The company's website touts its "unbiased guidance" and its online address ends in ".org," which many people associate with nonprofit organizations. It takes an extremely thorough reading of either the website or the brochure to learn that Senior Educators is a for-profit business. It's easy to come away with the impression that this a nonprofit group, selflessly operating for the benefit of California seniors.

Lee says the website is being revised and that seniors who call the toll-free line are informed that Senior Educators is not a nonprofit organization.

Yet a recent press release sent to Bay Area media neglects to mention the company's for-profit status. A story in the Nov. 12 issue of the Oakland Tribune quoted Senior Educators president Brian Poger on the complexity of the Medicare changes for 2007 and highlighted a Hayward resident who successfully used Senior Educators' services, without ever mentioning that this is, in fact, a for-profit company.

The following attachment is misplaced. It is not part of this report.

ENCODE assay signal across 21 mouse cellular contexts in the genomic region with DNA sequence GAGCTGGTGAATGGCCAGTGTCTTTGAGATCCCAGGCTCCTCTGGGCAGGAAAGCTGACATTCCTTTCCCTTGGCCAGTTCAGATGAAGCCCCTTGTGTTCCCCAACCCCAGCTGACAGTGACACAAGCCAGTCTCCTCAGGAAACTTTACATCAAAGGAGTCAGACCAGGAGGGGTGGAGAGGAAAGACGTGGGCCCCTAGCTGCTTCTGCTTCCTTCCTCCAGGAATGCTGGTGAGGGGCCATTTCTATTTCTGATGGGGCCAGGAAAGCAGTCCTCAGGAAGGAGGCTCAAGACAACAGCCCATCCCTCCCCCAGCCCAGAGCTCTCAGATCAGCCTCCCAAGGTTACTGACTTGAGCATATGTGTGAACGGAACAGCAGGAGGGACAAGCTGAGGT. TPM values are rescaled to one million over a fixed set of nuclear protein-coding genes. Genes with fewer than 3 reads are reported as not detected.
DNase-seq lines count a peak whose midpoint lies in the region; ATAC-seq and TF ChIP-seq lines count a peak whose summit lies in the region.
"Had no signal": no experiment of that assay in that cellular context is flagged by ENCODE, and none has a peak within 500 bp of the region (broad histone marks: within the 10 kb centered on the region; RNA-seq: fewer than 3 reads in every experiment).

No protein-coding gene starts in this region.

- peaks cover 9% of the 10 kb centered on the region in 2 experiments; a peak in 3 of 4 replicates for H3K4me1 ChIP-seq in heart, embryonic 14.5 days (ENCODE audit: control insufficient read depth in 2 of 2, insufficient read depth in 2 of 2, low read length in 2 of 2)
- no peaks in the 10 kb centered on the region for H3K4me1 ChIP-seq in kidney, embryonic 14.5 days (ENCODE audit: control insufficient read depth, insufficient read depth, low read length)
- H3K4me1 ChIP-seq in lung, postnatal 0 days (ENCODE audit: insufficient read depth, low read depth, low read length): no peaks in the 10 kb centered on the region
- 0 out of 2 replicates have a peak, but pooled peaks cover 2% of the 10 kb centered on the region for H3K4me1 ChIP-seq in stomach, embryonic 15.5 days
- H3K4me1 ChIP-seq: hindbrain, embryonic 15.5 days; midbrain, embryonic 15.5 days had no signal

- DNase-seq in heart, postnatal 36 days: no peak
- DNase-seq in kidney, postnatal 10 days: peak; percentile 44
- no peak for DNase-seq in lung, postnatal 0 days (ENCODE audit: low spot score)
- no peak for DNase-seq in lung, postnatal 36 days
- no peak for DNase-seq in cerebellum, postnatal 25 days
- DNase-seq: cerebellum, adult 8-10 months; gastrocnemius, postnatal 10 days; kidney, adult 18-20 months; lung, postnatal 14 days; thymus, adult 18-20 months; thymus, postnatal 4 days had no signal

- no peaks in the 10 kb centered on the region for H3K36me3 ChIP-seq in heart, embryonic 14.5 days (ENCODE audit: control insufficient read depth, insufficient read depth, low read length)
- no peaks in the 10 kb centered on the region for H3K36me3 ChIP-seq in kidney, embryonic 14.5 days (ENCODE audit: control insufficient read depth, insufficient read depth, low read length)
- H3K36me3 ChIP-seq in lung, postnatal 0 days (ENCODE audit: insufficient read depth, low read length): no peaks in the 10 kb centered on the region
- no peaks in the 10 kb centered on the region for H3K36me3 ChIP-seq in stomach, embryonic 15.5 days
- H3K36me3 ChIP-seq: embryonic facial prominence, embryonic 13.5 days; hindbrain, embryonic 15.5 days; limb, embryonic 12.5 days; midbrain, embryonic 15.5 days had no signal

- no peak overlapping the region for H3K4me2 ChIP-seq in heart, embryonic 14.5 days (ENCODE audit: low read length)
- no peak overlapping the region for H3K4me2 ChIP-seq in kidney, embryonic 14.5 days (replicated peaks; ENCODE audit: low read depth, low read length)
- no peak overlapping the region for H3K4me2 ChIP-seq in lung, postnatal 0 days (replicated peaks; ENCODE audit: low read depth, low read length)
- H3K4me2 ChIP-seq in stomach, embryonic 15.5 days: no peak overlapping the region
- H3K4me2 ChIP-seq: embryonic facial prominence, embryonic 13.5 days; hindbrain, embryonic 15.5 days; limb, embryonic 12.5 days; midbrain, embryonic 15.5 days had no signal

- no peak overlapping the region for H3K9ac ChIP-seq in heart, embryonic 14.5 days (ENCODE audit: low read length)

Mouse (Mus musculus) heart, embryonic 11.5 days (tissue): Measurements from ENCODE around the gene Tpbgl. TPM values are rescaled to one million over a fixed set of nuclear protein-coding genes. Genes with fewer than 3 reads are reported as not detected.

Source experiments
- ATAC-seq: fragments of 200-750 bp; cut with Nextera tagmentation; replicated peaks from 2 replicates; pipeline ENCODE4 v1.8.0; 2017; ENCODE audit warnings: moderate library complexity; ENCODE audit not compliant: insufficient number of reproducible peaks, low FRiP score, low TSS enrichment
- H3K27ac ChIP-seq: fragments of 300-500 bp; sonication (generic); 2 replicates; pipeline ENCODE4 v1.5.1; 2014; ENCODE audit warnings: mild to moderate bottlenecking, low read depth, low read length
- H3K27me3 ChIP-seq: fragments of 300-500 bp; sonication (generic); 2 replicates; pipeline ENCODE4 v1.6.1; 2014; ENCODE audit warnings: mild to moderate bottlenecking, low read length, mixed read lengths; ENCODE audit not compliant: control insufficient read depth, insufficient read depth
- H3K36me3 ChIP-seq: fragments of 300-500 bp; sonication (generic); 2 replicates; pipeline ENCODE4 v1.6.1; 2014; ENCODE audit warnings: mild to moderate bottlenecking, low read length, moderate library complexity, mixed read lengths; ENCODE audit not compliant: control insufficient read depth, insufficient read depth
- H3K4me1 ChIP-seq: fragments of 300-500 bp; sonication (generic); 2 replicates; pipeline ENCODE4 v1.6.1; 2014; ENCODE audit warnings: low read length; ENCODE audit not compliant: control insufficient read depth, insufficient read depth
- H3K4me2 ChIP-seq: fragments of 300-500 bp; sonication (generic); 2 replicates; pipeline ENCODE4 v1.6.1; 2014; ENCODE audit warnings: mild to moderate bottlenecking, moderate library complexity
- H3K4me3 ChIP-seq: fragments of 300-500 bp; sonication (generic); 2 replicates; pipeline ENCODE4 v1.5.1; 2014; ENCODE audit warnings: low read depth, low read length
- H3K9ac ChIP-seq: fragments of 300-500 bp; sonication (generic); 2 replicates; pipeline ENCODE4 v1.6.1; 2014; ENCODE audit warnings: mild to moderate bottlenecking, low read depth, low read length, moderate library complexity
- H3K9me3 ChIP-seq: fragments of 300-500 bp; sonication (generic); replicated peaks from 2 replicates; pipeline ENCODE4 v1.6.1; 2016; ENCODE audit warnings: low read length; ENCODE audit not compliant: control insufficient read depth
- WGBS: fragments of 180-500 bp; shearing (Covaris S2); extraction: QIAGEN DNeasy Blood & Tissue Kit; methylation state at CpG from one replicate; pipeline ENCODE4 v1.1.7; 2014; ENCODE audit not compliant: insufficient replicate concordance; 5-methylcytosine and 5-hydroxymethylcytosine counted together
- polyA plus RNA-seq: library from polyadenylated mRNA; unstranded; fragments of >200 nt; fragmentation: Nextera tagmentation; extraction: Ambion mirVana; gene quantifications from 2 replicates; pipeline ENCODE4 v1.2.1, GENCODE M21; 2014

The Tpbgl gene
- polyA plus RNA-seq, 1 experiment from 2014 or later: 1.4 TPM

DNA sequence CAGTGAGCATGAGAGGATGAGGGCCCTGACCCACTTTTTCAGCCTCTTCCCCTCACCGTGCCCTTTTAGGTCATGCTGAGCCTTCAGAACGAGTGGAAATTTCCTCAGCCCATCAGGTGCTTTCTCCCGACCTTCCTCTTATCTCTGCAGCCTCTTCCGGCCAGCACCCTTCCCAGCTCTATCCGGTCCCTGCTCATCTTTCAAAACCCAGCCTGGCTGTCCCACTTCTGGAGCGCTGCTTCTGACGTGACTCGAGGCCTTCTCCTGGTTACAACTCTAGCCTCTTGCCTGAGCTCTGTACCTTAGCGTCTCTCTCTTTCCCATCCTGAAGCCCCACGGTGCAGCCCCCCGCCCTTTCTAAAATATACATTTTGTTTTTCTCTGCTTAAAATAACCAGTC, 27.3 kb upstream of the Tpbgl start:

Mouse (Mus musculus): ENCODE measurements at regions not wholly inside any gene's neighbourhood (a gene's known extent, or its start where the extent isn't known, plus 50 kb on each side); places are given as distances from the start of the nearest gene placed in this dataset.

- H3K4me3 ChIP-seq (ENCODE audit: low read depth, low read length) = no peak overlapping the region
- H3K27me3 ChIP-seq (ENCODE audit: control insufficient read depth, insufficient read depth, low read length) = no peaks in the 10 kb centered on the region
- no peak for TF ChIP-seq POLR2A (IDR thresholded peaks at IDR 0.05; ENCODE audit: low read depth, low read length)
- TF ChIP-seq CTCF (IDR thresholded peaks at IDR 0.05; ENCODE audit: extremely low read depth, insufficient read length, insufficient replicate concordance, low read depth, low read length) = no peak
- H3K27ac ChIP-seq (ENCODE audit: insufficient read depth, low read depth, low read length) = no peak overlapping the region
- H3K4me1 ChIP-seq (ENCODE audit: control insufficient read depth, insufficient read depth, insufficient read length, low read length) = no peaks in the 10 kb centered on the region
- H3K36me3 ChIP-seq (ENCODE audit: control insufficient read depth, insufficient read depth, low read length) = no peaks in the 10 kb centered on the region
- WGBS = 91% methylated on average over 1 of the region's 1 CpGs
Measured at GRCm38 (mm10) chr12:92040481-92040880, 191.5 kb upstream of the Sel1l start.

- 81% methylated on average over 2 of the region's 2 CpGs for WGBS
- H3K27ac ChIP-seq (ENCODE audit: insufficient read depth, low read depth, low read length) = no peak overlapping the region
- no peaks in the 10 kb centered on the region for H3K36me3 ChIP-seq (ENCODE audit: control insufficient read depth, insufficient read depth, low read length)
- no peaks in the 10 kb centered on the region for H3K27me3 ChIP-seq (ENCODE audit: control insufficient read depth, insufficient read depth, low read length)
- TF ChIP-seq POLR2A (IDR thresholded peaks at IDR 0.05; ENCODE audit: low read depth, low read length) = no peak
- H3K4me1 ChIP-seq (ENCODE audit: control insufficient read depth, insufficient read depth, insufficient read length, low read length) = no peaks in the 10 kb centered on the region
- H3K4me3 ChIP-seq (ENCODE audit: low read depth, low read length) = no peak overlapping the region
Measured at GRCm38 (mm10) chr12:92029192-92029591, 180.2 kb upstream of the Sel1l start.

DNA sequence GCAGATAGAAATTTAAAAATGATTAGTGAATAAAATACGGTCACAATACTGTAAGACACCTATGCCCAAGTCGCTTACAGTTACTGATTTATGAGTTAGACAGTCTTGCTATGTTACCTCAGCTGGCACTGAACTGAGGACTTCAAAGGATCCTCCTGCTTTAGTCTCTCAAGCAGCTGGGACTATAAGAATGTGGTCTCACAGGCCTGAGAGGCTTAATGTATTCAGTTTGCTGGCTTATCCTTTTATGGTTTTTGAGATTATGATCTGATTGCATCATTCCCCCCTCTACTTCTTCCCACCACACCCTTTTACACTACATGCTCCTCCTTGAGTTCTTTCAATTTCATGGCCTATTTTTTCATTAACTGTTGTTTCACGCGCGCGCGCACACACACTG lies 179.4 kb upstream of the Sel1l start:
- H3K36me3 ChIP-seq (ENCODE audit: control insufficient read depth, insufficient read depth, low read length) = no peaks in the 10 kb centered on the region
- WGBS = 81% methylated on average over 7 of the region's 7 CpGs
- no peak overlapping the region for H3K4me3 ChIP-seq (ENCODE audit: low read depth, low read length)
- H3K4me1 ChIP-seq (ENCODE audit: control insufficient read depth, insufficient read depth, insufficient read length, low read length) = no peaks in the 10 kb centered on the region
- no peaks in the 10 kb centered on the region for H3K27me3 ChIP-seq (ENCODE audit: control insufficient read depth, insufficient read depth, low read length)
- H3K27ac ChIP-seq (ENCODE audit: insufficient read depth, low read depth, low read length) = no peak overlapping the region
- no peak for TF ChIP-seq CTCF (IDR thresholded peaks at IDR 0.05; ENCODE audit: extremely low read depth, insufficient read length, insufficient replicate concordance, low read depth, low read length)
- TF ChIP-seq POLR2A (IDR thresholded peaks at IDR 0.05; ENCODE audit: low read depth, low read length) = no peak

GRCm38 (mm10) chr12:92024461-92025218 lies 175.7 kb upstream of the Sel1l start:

But under California law, all marketing materials must use the company's full name, Professional Senior Educators Insurance Services, says Lauren S. Hersh, deputy press secretary for the California Insurance Commissioner.

"Using just the name 'Senior Educators' is not only misleading, it is in violation of their license," Hersh says. "Senior Educators Limited is now under investigation. A report of suspected violation was opened Nov. 14 in response to a complaint. I am not able to comment further on the case, because it is under investigation."